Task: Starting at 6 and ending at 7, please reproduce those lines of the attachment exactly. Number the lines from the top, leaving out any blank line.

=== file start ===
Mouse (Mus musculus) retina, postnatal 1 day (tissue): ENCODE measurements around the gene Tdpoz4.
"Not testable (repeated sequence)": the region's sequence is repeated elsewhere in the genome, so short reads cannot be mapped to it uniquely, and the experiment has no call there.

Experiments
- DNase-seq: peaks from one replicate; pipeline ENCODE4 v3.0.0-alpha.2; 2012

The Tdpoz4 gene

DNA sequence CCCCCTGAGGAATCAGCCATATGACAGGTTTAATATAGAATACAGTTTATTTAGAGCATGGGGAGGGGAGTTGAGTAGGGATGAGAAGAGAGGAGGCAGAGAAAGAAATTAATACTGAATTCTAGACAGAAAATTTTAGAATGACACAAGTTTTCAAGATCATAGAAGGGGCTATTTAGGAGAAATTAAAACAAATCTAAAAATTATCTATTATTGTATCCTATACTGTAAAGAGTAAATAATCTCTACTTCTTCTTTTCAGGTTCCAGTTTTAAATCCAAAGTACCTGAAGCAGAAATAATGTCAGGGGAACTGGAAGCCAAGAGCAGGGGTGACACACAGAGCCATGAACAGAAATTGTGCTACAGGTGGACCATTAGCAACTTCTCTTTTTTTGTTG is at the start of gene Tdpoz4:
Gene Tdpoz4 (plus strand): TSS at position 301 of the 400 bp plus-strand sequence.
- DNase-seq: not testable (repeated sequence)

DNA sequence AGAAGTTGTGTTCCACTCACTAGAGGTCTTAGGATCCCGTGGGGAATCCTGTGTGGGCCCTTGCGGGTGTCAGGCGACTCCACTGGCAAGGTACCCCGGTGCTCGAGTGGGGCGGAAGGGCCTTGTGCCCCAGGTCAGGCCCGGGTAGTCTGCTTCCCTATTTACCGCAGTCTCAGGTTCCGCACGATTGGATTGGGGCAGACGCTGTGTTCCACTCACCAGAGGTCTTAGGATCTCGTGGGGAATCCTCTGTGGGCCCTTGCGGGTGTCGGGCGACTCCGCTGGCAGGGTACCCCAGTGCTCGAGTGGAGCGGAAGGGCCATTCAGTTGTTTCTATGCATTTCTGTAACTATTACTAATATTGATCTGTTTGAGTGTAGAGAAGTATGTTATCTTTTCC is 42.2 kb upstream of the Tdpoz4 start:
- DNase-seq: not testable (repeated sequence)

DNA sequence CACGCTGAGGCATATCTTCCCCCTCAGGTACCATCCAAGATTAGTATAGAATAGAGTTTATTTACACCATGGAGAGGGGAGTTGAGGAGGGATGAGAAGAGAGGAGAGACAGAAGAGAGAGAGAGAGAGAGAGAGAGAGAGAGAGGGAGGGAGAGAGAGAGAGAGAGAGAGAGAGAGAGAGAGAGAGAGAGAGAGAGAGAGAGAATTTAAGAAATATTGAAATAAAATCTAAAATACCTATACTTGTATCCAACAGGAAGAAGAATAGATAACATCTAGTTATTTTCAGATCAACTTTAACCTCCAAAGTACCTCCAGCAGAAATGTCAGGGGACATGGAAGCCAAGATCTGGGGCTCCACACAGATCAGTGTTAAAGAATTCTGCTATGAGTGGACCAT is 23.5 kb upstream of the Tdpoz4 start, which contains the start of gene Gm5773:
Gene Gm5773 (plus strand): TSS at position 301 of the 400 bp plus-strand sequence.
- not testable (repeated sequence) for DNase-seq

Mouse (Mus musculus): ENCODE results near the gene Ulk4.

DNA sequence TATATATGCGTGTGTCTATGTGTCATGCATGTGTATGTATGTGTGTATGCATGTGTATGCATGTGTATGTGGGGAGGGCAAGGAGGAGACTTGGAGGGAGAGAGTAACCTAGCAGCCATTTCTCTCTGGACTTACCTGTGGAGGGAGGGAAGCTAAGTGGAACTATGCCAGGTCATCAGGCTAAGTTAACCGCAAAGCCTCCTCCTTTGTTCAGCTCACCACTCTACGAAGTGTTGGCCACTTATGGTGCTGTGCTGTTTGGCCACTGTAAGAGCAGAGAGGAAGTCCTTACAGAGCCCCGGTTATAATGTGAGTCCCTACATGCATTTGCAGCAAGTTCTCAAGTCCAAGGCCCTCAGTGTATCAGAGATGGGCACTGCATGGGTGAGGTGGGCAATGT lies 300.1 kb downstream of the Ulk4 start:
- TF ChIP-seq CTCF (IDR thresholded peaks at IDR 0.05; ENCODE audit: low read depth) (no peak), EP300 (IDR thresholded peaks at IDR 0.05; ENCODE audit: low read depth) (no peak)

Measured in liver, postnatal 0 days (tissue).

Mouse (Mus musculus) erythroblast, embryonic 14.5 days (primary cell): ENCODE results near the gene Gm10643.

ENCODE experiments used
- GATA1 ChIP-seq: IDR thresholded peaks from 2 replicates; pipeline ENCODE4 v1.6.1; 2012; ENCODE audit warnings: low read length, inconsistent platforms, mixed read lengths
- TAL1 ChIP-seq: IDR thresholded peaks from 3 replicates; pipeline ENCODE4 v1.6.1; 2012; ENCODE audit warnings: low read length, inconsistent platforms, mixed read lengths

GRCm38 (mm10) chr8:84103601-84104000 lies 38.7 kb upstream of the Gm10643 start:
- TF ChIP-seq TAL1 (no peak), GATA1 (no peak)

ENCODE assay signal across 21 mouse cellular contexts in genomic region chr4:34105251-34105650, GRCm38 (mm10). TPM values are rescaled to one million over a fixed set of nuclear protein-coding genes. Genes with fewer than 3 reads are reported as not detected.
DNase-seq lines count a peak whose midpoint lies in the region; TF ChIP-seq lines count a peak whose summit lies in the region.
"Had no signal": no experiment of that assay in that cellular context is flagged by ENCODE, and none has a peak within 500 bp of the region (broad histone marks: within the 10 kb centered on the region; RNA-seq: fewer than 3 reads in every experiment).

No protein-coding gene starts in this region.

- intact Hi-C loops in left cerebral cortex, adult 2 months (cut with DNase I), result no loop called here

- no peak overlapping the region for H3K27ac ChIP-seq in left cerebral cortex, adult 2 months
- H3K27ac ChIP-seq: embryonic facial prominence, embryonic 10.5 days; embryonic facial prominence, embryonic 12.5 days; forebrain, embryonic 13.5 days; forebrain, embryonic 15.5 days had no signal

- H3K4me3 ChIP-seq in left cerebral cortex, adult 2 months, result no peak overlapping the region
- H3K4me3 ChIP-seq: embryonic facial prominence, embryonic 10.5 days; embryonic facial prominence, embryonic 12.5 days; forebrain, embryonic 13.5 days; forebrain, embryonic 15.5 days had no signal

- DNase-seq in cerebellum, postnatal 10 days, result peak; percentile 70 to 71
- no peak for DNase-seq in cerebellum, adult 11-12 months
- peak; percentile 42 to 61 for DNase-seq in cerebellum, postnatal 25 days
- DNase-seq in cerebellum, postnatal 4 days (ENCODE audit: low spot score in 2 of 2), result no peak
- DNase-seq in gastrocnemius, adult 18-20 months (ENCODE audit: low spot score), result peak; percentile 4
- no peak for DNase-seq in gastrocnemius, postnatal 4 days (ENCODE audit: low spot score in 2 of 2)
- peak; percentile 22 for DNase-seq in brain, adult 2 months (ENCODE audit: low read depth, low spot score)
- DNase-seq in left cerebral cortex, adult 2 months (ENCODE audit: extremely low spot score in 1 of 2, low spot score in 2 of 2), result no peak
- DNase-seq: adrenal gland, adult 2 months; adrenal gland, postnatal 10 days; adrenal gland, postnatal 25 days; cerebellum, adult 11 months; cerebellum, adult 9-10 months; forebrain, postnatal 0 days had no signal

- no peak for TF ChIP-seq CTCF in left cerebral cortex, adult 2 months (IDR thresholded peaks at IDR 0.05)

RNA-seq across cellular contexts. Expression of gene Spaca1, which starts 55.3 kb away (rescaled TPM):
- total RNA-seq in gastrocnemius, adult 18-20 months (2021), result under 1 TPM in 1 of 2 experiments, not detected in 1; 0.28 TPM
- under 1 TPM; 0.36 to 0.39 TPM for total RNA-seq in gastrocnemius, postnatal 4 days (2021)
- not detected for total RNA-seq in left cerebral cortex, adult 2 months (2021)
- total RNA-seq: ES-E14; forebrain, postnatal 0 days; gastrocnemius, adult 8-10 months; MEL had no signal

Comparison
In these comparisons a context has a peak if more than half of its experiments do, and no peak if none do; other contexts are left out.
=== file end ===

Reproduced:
DNA sequence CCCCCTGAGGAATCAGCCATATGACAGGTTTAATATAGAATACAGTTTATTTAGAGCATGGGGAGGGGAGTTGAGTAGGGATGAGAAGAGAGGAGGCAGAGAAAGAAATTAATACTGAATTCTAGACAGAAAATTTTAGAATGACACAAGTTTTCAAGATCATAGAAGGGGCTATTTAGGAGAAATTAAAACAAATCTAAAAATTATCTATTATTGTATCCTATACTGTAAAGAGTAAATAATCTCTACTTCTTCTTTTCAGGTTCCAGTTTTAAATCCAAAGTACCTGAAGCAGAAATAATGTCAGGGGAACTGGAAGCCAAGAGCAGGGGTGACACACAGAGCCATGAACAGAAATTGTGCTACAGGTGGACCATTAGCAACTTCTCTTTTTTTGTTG is at the start of gene Tdpoz4:
Gene Tdpoz4 (plus strand): TSS at position 301 of the 400 bp plus-strand sequence.